Within the confines of school, the word technology is a "bad" word. How you define technology is relative to perception. Most of the time that equates to linking students to cell phones and tablets or another mindless device that hinders, rather than helps, the schooling process.
The idea that a cell phone is directly related to learning seems like hearsay as those gadgets give teachers more headaches than helpful tips. The inception of cell phones especially led to students sharing test answers or casually walking to the teacher's desk and taking a snapshot of today's lesson plan to share with his fellow students.
That's not even taking into consideration students simply sending ill timed text messages or updating Facebook statuses in lieu of paying close attention to the lesson plan at hand.
So it's not hard to understand why technology takes a beating in the eyes of educators.
But as phone and tablets matured, so did the mindset and mentality of teachers and educators, who finally have a reason to embrace technology as more hero than villain, as long as the road from good to evil is treated with the utmost responsibility.
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That responsibility comes in the form of apps that deviate from the ubiquitous "Angry Bird" or "Temple Run" and serve as a catalyst for furthering the education process or helping to make the life of a teacher easier in relationship to students and how they learn.
The most glaringly positive of example of technology and the classroom meeting in the middle to harmonious sounds of students learning is Socrative, an application that is applicable to cell phones, tablets and laptops that allows teachers to log in, choose an activity or testing and interact with students using that same platform.
Yes, students are buzzing through these activities with their gadgets and devices but in a way that is engaging on an educational level and employing multiple choice or true and false questions. In other words, students still have that cell phone in their hands, but they're using it for something useful and not mindless.
Teachers are able to load a quiz or assign tests through the Socrative application and literally are able to watch as each student logs on and begins answering questions. The actual information can be specific to a subject like history or math, or the teacher can simply poll the classroom to get a gauge as to how well they understand a lesson. A huge plus of Socrative is students can answer that aforementioned question privately, and not feel embarrassed or on display if they admit they're not catching on as quickly as their classmates.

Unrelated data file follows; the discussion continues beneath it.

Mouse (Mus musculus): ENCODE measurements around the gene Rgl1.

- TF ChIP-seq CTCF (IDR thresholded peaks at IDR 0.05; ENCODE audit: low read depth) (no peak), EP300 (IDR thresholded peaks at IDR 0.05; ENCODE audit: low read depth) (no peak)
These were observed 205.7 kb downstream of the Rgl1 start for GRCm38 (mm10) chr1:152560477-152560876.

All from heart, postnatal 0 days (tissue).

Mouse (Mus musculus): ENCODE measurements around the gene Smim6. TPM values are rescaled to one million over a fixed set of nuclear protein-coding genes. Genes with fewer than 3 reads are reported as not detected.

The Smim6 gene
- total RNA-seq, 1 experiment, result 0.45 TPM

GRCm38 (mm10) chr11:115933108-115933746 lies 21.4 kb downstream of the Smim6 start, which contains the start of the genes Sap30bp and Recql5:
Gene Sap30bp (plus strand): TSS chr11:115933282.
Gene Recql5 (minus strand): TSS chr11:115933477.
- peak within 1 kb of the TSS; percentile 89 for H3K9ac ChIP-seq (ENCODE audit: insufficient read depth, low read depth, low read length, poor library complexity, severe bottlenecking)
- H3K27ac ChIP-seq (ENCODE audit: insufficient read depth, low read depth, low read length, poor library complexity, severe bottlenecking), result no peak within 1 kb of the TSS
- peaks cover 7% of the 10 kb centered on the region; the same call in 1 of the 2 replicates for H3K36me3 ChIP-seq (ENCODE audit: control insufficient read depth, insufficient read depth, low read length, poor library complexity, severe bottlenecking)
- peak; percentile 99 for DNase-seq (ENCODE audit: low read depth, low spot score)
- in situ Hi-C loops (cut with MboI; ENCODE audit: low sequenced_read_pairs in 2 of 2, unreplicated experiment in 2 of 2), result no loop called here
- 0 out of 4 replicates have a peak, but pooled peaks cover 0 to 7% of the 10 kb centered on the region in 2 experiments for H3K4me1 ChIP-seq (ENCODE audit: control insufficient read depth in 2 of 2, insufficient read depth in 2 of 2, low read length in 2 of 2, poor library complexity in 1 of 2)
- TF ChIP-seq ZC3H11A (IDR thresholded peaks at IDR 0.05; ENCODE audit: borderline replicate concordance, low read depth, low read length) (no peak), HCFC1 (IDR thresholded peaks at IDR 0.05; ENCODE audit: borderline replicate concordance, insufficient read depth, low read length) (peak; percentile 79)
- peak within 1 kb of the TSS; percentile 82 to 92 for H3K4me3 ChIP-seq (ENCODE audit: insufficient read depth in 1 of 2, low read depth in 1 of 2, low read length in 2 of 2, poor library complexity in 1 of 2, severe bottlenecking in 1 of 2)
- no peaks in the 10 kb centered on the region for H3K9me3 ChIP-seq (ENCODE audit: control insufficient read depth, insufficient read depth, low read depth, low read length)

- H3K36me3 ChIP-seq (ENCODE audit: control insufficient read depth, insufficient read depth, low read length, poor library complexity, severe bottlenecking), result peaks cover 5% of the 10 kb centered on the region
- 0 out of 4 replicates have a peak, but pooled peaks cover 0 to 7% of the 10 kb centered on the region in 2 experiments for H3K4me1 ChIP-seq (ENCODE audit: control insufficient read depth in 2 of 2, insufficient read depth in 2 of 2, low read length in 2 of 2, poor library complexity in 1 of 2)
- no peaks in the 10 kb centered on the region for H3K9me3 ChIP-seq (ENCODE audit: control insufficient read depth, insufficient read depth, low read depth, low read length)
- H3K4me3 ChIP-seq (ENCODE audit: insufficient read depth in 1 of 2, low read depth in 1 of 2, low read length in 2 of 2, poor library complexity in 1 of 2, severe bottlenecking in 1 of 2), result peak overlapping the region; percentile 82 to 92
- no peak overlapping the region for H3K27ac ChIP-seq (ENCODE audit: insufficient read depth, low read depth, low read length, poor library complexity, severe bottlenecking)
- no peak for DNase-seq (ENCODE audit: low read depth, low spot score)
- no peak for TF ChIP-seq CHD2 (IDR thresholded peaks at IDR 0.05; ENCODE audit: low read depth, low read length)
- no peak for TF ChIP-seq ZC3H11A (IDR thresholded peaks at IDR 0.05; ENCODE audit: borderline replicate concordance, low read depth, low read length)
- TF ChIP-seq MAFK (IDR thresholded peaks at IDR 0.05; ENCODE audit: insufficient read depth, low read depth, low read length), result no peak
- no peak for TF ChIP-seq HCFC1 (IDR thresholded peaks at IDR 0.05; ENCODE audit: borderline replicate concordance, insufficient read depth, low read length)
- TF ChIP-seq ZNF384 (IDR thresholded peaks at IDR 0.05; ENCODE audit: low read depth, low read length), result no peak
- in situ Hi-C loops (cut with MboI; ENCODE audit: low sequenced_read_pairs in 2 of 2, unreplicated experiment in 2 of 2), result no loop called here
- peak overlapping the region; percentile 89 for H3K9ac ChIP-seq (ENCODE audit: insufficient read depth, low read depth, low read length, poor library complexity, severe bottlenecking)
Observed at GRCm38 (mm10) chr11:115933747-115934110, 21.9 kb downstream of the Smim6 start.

The back end of the application allows teachers to monitor answers and progress accordingly, but the real salvation associated with Socrative is how it flips traditional learning on its ear and refuses to butt heads with technology.
Instead, it embraces it and turns a one dimensional, bland classroom into an intoxicating, forthright experience that leave students feeling like they're part of open dialogue. This is on the opposite end of the current classroom spectrum with a teacher standing tall at the front of the room and delivering a monologue of sorts in the hopes that the group is paying attention.
Applications like Socrative is slowing rebuilding the reputation of technology as it relates to school. Cell phones and tablets aren't in the process of being phased out any time soon, so teachers, principals and educators around the world who intelligently determine that technology can't be beaten do the next best thing.
They join together with it and forge together a union that is anything but "bad."
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